CAV Award


The CAV award is given annually at the CAV conference for fundamental contributions to the field of Computer-Aided Verification. The award comes with a cash prize of US$10,000 shared equally among recipients.

Anyone can submit a nomination. The Award Committee can originate a nomination. Anyone, with the exception of members of the Award Committee, is eligible to receive the Award. A nomination must state clearly the contribution(s), explain why the contribution is fundamental or the series of contributions is outstanding, and be accompanied by supporting letters and other evidence of worthiness.

Nominations should include a proposed citation (up to 25 words), a succinct (100-250 words) description of the contribution(s), and a detailed statement to justify the nomination. The cited contribution(s) must have been made not more recently than five years ago and not over twenty five years ago. In addition, the contribution(s) should not yet have received recognition via a major award, such as the ACM Turing or Kanellakis Awards. The nominee may have received such an award for other contributions. 

Nominations should be submitted by e-mail to a member of the committee. For nomination deadlines and listing of the current committee, please see the the web site of the upcoming conference, linked in the menu above.

 CAV Award Recipients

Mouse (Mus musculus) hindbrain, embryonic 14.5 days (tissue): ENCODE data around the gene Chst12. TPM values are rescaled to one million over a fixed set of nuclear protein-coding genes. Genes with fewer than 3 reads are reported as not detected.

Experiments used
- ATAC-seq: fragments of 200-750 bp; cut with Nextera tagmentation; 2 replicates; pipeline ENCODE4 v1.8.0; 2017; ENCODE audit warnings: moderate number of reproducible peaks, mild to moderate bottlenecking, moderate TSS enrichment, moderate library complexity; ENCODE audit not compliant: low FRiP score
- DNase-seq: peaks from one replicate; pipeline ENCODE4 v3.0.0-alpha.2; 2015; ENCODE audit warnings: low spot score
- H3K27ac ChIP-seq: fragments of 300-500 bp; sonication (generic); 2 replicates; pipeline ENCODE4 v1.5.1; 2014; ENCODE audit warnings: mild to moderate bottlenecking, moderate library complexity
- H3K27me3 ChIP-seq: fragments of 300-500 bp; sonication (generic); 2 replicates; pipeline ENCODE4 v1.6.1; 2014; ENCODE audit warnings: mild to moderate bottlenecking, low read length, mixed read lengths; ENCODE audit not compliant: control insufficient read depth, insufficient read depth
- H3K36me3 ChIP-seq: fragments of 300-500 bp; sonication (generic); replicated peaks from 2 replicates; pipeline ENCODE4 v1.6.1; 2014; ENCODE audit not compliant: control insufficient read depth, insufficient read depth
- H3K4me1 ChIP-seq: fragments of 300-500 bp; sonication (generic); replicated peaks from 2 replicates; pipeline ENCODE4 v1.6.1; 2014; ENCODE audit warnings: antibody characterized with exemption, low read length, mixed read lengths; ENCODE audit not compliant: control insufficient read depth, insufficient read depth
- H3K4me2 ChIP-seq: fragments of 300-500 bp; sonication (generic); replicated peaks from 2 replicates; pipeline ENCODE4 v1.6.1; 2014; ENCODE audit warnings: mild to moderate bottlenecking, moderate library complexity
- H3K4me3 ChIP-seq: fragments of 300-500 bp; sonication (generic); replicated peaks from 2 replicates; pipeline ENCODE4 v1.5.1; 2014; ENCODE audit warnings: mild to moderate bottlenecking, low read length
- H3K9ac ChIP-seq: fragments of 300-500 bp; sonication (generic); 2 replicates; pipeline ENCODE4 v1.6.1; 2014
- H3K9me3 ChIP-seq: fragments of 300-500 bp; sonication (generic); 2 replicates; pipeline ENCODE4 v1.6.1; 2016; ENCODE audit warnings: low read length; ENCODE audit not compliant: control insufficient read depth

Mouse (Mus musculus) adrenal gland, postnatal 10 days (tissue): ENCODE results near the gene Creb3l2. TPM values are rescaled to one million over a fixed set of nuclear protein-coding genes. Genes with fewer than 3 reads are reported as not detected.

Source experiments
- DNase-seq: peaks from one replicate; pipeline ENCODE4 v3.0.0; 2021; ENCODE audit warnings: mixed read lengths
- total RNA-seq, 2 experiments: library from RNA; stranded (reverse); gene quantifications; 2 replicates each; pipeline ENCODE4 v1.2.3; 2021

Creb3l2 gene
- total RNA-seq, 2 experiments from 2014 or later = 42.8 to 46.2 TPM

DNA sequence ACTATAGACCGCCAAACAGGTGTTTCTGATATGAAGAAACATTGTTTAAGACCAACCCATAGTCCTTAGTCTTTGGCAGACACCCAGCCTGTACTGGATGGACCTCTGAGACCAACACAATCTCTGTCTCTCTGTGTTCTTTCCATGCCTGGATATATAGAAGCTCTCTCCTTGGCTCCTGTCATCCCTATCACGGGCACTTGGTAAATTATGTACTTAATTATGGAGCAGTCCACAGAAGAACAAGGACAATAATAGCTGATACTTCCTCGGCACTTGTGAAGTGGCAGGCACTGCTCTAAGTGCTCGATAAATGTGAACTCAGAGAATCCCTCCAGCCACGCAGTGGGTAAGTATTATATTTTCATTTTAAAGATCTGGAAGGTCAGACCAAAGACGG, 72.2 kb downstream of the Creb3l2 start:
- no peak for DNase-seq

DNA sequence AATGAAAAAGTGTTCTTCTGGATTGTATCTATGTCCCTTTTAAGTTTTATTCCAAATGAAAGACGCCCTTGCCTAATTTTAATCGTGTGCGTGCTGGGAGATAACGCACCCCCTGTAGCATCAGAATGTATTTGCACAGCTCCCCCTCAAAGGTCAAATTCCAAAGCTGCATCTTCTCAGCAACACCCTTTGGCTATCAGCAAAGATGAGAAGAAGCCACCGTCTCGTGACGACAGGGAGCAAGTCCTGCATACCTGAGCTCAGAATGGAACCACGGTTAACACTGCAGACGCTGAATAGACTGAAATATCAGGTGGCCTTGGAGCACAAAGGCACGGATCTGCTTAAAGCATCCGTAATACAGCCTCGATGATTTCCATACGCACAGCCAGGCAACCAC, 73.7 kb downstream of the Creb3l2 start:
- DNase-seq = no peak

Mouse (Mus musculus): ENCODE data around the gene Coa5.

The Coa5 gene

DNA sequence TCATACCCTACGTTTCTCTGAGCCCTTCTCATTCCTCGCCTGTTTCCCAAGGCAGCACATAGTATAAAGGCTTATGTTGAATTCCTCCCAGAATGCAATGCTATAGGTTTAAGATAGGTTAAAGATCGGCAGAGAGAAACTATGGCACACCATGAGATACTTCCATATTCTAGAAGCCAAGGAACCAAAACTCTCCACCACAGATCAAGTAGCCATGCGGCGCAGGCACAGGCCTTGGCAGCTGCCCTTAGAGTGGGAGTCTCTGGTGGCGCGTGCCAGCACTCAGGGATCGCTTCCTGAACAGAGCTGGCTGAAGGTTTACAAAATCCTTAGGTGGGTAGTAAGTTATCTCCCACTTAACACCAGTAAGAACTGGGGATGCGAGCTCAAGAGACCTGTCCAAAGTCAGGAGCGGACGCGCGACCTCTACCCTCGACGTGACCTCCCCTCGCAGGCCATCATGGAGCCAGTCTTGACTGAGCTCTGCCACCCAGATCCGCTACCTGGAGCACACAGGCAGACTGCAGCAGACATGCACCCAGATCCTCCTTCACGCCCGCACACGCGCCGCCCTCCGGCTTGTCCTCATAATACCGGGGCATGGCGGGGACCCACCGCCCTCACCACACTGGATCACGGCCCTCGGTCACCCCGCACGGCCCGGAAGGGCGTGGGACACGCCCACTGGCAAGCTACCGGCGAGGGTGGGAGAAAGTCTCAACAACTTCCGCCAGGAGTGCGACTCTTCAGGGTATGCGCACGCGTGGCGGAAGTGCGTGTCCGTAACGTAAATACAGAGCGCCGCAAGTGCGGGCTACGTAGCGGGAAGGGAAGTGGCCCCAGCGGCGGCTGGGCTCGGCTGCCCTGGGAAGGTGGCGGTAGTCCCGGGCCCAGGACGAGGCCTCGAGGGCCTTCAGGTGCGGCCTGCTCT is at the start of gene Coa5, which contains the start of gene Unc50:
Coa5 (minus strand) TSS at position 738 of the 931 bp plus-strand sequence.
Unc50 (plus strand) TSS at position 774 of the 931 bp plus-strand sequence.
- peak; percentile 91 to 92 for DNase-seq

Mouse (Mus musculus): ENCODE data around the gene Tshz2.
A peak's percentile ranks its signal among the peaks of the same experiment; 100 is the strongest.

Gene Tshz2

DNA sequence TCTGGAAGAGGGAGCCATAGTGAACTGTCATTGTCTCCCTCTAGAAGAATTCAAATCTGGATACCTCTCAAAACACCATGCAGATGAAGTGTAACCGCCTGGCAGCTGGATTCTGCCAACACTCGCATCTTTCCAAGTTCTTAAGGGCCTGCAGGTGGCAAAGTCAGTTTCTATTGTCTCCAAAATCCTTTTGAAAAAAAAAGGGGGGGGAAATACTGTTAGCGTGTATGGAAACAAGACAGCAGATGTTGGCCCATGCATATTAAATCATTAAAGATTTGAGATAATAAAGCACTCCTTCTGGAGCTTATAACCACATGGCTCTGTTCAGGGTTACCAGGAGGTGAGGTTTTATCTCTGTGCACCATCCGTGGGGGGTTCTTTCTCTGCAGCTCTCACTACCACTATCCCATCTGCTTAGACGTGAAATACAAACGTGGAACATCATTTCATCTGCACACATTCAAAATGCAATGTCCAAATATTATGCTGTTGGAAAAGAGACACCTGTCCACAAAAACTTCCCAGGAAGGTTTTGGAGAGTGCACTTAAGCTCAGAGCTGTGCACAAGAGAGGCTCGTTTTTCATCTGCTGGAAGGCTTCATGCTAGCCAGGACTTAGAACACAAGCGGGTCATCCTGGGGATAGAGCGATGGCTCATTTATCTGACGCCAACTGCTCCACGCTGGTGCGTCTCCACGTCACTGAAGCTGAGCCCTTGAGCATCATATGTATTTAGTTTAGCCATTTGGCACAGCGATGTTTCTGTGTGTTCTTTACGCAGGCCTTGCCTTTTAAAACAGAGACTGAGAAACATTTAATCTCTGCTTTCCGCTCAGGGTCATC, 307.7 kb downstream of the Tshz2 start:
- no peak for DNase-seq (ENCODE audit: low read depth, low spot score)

2008Rajeev Alur, University of Pennsylvania
David L. Dill, Stanford University.
For fundamental contributions to the theory of real-time systems verification.
2009Conor F. Madigan, Kateeva, Inc.
Sharad Malik, Princeton University
João P. Marques-Silva, University College Dublin, Ireland
Matthew W. Moskewicz, University of California, Berkeley
Karem A. Sakallah, University of Michigan
Lintao Zhang, Microsoft Research
Ying Zhao, Wuxi Capital Group
For major advances in creating high-performance Boolean satisfiability solvers.
2010Kenneth L. McMillan, Cadence Research Laboratories.For a series of fundamental contributions resulting in significant advances in scalability of model checking tools.
2011Thomas Ball, Microsoft Research
Sriram Rajamani, Microsoft Research
For their contributions to software modelchecking, specifically the development of the SLAM/SDV software model checker, which successfully demonstrated computer-aided verification techniques on real programs.
2012Sam Owre, SRI
John Rushby, SRI
Natarajan Shankar, SRI
For developing PVS (Prototype Verification System) which, due to its early emphasis on integrated decision procedures and user friendliness, significantly accelerated the application of proof assistants to real-world verification problems.
2013Kim G. Larsen, University of Aalborg
Paul Pettersson, Mälardalen University
Wang Yi, Uppsala University
For developing UPPAAL which is the foremost tool suite for the automated analysis and verification of real-time systems.
2014Patrice Godefroid, Microsoft Research
Doron Peled, Bar Ilan University
Antti Valmari, Tampere University of Technology
Pierre Wolper, Université de Liege